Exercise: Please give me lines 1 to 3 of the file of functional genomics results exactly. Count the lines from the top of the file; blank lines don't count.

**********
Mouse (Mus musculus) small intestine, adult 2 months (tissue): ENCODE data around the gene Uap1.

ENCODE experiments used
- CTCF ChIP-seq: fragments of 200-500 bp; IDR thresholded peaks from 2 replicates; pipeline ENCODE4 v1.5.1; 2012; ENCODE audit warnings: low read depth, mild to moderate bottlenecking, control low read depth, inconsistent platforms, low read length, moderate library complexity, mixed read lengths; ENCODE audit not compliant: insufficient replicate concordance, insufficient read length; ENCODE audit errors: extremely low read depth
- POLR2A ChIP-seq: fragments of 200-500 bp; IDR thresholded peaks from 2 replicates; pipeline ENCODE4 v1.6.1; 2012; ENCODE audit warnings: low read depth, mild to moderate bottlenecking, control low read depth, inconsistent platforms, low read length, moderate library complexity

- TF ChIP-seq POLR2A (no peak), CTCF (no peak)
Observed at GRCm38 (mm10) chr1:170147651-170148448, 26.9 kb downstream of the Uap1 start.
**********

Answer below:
Mouse (Mus musculus) small intestine, adult 2 months (tissue): ENCODE data around the gene Uap1.

ENCODE experiments used
- CTCF ChIP-seq: fragments of 200-500 bp; IDR thresholded peaks from 2 replicates; pipeline ENCODE4 v1.5.1; 2012; ENCODE audit warnings: low read depth, mild to moderate bottlenecking, control low read depth, inconsistent platforms, low read length, moderate library complexity, mixed read lengths; ENCODE audit not compliant: insufficient replicate concordance, insufficient read length; ENCODE audit errors: extremely low read depth